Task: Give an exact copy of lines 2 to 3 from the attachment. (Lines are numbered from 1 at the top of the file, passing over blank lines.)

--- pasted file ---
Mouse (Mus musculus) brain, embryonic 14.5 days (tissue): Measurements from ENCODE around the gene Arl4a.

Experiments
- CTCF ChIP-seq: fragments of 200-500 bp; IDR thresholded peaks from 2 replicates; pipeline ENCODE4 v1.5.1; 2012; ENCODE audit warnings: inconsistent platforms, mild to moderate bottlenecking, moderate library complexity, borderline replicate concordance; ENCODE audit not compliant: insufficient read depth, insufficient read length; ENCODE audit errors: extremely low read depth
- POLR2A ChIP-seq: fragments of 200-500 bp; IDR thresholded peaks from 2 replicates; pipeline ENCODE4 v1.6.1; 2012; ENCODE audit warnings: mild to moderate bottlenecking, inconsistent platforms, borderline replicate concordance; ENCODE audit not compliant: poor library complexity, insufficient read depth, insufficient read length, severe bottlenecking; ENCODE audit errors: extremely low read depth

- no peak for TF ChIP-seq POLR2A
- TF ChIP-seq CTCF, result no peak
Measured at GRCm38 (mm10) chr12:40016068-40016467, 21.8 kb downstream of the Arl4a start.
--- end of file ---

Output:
Experiments
- CTCF ChIP-seq: fragments of 200-500 bp; IDR thresholded peaks from 2 replicates; pipeline ENCODE4 v1.5.1; 2012; ENCODE audit warnings: inconsistent platforms, mild to moderate bottlenecking, moderate library complexity, borderline replicate concordance; ENCODE audit not compliant: insufficient read depth, insufficient read length; ENCODE audit errors: extremely low read depth